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FACTDROP: In Syria's capital, dueling protests stand in sharp contrast


In Syria's capital, dueling protests stand in sharp contrast

Opponents of the Syrian regime gather in the city of Homs on Jan. 20, 2012.

Πηγή: Los Angeles Times
By Alexandra Zavis and Rima Marrouch
Jan 21 2012

Reporting from Damascus, Syria—

In a central square, government supporters set up a stage and speakers for a rally, watched over by a towering portrait of President Bashar Assad that draped four stories of Syria's sanctioned central bank.

A short drive away, burly men in leather jackets wielding guns and truncheons massed outside a police station in the restive Midan neighborhood, near the site of a deadly bombing last month, ready to respond to the first sign of protest.

So began another Friday in the Syrian capital, Damascus. Long a bastion of support for the Assad family's four-decade rule, the increasingly divided city has become the scene of dueling demonstrations between supporters and opponents of a 10-month-old uprising inspired by last year's "Arab Spring" revolts.

The contrast between the protests is stark. While the government's supporters sang and danced for hours Friday, protected by police who blocked traffic from surrounding streets, its opponents waged a furtive game of cat and mouse with security forces in Midan's winding back alleys.

"Every day there is a protest here," said an opposition supporter, moving swiftly through narrow streets with blacked-out antigovernment graffiti on the walls.

Moments later, a gunshot popped in the distance, followed by several more shots. Rounding a corner, the opposition supporter reached an area full of men and young boys, some of them on bicycles, who were fanning out in different directions.

"Don't go," they hissed as they passed. "Live ammunition."

A young activist began leading the way to safety and then broke into a sprint, saying, "The dogs are behind us!"

Ducking into a building, he raced up a flight of stairs and took a seat on a step to wait for the security forces to pass. The neighborhood was surrounded, he said. But small groups of residents still gather after midday prayers for flash demonstrations, lasting just five to 10 minutes.

The opposition supporter said pro-government militiamen known as the shabiha, a name derived from the Arabic word for ghost, show up with knives to break up the protests.

"Last week we had five wounded," he said. "This Friday, they didn't come with knives and swords. This Friday, they came with bullets."

Similar scenes played out across the country as thousands took to the streets to demand the downfall of Assad's government and the release of political prisoners, many of whom the opposition says remain behind bars despite an amnesty announced this week.

Some also chanted for the withdrawal of Arab League observers, whose presence they say has done little to stem the violence that has claimed more than 5,000 lives since March, according to United Nations estimates. Arab foreign ministers are meeting Sunday in Cairo to decide whether to extend the monthlong mission to monitor the government's compliance with a league-negotiated peace plan calling for the withdrawal of security forces from cities and residential areas, the release of detainees and dialogue with the opposition.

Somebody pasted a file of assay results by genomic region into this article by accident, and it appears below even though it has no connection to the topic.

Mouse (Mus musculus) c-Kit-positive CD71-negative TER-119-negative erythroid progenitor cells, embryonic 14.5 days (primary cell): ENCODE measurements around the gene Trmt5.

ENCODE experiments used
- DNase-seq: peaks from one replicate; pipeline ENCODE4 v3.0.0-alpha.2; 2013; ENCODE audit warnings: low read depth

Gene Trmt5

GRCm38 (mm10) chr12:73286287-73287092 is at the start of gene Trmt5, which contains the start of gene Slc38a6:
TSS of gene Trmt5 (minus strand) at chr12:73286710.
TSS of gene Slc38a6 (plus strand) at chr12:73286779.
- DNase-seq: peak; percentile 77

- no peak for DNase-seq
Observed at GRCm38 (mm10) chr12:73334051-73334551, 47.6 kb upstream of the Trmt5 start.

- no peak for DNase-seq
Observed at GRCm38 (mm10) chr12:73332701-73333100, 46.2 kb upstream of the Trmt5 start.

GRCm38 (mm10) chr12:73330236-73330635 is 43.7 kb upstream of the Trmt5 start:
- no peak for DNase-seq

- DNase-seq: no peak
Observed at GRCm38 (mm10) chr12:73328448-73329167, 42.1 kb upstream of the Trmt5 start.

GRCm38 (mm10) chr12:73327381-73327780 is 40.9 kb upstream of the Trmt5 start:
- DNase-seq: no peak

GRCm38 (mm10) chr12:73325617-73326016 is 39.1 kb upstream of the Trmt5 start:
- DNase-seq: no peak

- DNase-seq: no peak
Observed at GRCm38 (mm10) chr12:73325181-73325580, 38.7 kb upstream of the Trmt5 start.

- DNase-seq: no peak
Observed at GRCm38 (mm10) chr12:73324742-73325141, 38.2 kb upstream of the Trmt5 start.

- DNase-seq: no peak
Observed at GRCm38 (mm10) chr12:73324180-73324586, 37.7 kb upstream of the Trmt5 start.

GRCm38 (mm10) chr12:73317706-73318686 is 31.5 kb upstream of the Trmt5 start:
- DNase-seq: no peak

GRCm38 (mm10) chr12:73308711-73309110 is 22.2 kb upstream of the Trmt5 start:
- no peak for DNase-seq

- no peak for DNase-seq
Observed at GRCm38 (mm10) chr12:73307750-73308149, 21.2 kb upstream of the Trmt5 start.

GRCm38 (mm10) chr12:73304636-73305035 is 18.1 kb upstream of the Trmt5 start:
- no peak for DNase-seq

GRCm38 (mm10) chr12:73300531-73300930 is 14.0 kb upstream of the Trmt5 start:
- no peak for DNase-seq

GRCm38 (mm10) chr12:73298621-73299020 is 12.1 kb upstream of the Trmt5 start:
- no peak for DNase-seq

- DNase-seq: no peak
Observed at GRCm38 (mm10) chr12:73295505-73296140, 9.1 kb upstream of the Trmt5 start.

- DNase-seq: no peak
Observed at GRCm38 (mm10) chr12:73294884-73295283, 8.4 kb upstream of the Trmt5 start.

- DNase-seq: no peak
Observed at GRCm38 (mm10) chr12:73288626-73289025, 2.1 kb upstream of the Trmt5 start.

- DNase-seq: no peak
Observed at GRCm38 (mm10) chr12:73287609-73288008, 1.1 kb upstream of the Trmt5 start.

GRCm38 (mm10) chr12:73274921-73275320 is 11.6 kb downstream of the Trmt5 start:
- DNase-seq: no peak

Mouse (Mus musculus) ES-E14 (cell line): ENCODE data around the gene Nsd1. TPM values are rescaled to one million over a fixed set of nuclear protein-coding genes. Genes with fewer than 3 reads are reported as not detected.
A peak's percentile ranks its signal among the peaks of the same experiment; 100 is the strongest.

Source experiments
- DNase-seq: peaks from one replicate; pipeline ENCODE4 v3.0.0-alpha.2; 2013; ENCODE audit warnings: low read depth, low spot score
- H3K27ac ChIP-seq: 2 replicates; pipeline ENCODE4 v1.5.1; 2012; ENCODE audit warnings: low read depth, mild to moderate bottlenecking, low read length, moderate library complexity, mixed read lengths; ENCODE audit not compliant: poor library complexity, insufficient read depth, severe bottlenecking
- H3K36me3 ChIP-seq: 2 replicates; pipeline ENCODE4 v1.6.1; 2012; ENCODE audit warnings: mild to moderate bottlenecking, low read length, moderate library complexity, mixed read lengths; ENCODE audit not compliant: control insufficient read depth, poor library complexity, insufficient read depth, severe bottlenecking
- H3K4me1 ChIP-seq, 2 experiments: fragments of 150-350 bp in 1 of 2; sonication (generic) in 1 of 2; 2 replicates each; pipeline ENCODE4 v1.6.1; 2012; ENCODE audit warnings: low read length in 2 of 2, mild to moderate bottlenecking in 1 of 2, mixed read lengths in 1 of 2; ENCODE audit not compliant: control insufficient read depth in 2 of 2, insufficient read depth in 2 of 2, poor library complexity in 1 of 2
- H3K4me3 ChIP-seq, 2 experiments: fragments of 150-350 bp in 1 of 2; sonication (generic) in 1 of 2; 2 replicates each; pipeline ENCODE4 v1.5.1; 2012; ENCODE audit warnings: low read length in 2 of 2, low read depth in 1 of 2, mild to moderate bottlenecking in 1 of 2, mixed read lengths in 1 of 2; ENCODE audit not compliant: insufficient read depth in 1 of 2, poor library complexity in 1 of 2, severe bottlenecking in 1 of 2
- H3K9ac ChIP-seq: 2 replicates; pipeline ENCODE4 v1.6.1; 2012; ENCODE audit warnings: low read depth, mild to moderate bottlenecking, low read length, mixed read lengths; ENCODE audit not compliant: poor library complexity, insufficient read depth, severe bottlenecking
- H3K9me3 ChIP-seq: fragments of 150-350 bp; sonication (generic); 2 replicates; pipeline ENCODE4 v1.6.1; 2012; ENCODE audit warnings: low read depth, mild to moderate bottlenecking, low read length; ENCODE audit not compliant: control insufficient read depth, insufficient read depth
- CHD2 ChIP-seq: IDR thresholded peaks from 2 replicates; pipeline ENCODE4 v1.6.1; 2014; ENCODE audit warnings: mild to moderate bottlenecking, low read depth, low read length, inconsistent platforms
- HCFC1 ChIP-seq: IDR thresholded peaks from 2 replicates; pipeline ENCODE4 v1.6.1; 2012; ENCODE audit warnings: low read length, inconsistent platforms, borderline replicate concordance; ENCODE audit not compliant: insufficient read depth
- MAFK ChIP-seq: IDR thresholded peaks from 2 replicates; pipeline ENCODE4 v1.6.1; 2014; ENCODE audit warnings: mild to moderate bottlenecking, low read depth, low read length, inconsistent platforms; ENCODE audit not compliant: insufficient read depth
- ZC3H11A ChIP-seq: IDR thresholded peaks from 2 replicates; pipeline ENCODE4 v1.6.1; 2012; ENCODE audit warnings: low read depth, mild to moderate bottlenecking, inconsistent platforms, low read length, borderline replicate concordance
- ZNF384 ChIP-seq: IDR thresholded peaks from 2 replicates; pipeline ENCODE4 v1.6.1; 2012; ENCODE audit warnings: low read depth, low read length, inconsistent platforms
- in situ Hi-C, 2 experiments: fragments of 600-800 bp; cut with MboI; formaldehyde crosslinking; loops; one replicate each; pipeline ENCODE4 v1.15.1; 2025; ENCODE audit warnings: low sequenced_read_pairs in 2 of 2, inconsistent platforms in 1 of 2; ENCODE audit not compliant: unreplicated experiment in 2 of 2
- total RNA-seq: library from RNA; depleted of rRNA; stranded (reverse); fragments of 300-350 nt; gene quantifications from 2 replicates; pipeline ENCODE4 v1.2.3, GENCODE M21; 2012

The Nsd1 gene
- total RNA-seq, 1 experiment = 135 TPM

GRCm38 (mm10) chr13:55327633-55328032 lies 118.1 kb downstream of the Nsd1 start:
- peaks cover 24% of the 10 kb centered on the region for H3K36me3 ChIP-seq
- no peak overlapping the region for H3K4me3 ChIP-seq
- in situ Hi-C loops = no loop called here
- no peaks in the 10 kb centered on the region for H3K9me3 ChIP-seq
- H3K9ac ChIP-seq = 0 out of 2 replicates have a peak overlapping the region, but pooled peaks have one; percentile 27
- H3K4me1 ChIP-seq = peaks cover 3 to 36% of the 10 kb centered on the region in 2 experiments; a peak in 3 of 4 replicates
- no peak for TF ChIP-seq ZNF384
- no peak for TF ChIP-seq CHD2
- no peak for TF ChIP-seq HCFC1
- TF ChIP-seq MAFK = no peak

At least 12 people were reported killed Friday by security forces, according to the opposition Local Coordination Committees. The figure could not be independently verified.

Government officials lay blame for the bloodshed on what they describe as foreign-backed armed gangs, which they say have killed more than 2,000 security force members. What began as a mostly peaceful uprising has turned more violent in recent months.

In the Damascus square, several hundred men, women and children held a boisterous demonstration in support of the government, playing music and dancing. Many carried flags and wore T-shirts, sweatshirts and pins emblazoned with the president's image.

"Bashar Assad is like the sun," said Kasir Dryoub, a 60-year-old journalist in a brown tweed jacket. "He is in our eyes and in our hearts at all times."

The festive atmosphere contrasted with the demonstrators' sinister warnings about foreign conspiracies against Syria and chants in support of the shabiha.

Members of the crowd said the turnout would have been larger but some people were put off by the recent bombing in Midan, the second such attack to strike the capital since the league's mission began.

"We will not allow these conspiracies to destroy our countries," said Ramiz Khloof, a 41-year-old engineer wearing dark sunglasses. "We are ready to die, and we will not allow terrorism to desecrate this land."

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